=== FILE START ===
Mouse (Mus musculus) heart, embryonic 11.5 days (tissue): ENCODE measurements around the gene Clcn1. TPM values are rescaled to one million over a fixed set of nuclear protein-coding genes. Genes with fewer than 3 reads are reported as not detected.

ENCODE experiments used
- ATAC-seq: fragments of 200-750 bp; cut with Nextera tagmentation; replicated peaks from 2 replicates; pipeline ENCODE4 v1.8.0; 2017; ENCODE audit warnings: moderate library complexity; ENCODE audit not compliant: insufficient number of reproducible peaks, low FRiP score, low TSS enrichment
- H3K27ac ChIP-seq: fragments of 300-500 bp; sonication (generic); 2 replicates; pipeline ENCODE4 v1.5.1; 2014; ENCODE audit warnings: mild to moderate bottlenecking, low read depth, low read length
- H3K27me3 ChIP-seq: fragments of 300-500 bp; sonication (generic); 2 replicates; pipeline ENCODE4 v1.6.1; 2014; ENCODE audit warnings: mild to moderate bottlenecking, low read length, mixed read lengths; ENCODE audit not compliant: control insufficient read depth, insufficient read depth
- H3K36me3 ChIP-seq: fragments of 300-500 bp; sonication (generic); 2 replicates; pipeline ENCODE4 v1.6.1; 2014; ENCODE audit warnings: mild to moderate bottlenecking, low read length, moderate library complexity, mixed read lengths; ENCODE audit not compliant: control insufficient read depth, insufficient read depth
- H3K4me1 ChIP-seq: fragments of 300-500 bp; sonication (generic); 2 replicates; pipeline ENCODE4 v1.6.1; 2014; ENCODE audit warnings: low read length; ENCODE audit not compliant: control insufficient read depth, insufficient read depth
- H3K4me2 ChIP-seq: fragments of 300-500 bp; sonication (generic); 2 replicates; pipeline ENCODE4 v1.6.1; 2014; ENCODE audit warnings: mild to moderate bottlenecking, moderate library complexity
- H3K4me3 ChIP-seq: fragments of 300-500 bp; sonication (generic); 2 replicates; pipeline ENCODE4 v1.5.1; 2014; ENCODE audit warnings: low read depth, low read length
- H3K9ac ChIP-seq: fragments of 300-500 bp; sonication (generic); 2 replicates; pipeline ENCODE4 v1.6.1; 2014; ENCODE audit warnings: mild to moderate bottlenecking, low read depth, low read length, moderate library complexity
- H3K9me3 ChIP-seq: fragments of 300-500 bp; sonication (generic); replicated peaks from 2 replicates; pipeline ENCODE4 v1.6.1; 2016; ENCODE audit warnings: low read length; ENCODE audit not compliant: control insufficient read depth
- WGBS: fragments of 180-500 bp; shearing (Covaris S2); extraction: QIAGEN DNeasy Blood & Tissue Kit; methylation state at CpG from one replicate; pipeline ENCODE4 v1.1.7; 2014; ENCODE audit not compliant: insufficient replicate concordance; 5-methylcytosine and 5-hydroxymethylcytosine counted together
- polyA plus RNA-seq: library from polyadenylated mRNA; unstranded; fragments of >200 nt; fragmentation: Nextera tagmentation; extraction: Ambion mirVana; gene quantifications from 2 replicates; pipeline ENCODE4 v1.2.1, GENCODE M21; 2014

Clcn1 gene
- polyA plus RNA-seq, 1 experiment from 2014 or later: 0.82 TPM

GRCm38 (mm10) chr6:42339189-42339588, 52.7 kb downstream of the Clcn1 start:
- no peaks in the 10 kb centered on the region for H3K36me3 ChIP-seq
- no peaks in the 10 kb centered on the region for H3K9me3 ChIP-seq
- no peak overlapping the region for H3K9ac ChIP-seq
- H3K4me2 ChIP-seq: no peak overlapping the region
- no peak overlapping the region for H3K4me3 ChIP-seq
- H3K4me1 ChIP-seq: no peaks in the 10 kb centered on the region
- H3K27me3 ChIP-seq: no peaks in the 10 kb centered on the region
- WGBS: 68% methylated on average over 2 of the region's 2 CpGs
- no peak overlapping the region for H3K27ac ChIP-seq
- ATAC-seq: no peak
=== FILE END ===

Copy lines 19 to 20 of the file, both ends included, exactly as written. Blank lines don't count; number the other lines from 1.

- no peak overlapping the region for H3K9ac ChIP-seq
- H3K4me2 ChIP-seq: no peak overlapping the region